In the A range there are five levels of darkness. Ranges B, C and D, each have four levels.
Not all of your teeth are the same natural color. As strange as it may sound, usually your eye teeth are darker than the others, and your front teeth are almost always the whitest, and molars tend to be a shade between those two. When your cosmetic dentist is whitening one particular tooth, they will take this into account. The goal for everyone is to achieve an overall whiteness while still looking natural. During your first consultation for tooth whitening, your dentist will go over what you personally can expect for your specific smile. How a white tooth will become will vary from person to person. The structure of your tooth and the type of procedure implemented will affect the outcome.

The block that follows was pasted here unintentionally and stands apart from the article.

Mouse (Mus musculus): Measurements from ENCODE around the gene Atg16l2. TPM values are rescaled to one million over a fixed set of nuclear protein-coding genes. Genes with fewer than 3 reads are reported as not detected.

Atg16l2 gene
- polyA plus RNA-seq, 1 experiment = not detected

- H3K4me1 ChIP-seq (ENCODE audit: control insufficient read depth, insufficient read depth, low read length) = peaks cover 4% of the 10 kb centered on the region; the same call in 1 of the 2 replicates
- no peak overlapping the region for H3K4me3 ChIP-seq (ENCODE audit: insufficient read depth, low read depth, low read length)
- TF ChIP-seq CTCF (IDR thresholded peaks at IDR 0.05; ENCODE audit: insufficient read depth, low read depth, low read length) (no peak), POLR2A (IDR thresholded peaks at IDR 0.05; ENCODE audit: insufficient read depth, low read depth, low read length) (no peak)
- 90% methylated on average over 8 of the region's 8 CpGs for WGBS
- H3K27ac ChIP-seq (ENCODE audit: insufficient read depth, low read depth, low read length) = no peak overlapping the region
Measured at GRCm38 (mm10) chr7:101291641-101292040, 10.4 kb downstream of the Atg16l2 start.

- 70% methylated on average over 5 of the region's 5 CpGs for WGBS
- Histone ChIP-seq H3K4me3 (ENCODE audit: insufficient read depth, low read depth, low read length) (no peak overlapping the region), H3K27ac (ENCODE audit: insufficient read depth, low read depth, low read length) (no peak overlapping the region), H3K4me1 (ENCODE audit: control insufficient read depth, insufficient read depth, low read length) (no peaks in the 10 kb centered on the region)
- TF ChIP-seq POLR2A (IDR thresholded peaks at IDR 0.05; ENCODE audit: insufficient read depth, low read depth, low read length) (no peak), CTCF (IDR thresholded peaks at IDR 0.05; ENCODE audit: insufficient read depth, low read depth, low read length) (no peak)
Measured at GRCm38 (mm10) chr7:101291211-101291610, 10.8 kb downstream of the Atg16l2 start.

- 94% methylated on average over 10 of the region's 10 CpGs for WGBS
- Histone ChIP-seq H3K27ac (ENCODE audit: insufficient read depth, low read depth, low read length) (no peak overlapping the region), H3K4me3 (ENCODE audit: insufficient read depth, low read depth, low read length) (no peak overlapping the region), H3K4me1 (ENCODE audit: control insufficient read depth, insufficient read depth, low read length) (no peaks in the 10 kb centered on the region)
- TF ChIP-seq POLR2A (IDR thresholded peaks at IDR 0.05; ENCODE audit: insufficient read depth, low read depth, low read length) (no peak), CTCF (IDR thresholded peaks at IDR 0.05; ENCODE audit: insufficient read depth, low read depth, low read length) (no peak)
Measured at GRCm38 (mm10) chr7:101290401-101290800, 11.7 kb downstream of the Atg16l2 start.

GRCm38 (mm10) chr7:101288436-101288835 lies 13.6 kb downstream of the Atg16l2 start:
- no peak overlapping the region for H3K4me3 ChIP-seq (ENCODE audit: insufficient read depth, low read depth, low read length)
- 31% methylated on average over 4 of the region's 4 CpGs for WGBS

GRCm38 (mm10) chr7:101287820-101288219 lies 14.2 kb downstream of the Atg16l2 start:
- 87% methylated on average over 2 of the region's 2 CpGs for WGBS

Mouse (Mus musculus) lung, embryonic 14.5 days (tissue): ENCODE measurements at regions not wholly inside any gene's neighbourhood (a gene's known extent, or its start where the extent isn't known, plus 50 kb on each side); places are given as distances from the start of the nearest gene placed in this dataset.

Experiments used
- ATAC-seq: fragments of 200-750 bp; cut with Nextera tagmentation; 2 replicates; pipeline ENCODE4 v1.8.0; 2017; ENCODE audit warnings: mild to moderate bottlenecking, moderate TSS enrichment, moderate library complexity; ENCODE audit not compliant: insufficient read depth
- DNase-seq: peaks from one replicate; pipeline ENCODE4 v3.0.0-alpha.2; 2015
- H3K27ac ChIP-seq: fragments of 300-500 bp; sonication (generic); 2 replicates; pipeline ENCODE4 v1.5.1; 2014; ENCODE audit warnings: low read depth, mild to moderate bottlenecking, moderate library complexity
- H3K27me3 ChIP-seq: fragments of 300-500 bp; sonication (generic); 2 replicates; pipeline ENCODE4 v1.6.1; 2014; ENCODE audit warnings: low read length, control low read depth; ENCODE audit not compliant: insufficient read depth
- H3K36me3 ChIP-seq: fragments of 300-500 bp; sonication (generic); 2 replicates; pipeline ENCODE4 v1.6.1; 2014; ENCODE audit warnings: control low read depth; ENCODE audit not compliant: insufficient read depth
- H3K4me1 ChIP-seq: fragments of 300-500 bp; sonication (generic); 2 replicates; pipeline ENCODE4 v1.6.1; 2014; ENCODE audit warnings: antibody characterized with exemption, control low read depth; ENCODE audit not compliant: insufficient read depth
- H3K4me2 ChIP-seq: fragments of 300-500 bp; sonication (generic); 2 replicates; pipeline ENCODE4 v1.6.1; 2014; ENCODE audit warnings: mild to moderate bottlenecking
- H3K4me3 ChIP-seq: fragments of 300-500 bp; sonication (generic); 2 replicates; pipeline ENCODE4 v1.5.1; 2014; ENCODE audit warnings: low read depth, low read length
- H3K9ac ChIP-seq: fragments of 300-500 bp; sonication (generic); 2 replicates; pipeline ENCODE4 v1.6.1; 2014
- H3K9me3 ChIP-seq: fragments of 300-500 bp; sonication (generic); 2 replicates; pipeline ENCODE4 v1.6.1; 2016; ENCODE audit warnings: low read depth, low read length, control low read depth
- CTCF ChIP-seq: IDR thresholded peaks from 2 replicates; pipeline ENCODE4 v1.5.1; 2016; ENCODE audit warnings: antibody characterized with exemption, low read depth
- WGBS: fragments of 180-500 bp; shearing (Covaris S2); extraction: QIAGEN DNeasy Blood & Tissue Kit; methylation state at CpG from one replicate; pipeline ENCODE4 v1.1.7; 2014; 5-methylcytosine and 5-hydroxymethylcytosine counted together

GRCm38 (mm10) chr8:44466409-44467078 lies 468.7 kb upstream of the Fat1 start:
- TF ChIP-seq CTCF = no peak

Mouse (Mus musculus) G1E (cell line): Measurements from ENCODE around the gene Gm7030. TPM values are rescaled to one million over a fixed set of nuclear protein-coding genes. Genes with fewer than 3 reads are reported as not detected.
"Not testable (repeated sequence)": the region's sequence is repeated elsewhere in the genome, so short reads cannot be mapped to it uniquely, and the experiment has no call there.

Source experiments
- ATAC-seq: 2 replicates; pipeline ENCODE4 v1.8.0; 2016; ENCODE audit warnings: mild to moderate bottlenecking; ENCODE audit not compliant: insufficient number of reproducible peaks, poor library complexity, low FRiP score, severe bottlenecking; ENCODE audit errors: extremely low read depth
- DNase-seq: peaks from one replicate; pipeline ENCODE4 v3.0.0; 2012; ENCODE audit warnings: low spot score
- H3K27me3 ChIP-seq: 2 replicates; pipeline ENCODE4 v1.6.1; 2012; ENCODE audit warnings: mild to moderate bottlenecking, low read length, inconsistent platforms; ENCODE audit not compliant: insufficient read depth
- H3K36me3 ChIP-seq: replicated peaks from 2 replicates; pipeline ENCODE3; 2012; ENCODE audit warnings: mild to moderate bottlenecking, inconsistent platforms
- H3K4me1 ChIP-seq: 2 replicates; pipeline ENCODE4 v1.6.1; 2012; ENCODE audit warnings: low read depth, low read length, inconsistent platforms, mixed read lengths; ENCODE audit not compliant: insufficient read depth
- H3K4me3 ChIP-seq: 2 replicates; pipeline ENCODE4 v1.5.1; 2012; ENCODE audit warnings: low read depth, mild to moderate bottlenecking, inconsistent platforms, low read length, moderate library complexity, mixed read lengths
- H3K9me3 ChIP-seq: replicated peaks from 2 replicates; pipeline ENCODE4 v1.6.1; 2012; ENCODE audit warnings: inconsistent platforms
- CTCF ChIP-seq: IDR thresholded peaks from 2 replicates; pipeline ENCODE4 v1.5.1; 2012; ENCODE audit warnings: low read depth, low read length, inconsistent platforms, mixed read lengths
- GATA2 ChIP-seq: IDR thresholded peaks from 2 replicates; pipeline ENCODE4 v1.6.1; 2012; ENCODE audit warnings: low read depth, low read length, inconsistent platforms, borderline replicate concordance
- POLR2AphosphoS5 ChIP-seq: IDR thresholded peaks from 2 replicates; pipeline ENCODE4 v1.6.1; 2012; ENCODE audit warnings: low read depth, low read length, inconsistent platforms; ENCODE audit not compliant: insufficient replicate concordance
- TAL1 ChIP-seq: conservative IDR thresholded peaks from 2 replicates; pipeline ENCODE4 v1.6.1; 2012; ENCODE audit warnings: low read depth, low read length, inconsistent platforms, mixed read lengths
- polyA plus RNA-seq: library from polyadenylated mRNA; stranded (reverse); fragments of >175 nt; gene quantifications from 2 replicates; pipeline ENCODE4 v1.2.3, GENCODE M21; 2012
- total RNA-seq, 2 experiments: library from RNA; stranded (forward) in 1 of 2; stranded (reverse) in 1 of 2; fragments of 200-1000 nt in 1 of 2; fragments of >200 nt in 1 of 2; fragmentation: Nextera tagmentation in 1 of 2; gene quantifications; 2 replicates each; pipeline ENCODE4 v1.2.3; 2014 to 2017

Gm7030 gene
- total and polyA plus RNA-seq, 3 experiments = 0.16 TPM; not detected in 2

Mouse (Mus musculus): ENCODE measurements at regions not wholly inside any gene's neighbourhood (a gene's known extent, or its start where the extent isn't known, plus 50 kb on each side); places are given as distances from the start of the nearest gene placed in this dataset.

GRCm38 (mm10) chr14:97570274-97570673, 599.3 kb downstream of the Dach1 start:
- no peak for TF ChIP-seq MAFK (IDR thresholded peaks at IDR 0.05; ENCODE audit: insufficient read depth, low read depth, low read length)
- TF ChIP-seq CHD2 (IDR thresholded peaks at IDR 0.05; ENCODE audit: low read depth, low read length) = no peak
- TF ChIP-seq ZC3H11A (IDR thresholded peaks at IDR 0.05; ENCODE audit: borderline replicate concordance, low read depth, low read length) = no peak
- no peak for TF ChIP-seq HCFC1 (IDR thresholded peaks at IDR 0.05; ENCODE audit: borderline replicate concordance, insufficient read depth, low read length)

The following chart will give you some idea of what to expect. As everyone's circumstances are different, options should be further discussed with your cosmetic dentist prior to making a decision. Most people are not seeking a gradual whitening of an individual tooth. The laser whitening procedure affords the cosmetic dentist the needed control and the patient the instant results sought.
Procedure: Usually Lasts For: May Cause During and Shortly After Procedure: Time for Procedure: Changes in Shade: Average Cost:
Laser 12 - 18 Months Minor Discomfort 2 - 3 Hours 7 - 8 $ 300.
What causes discoloration of the teeth?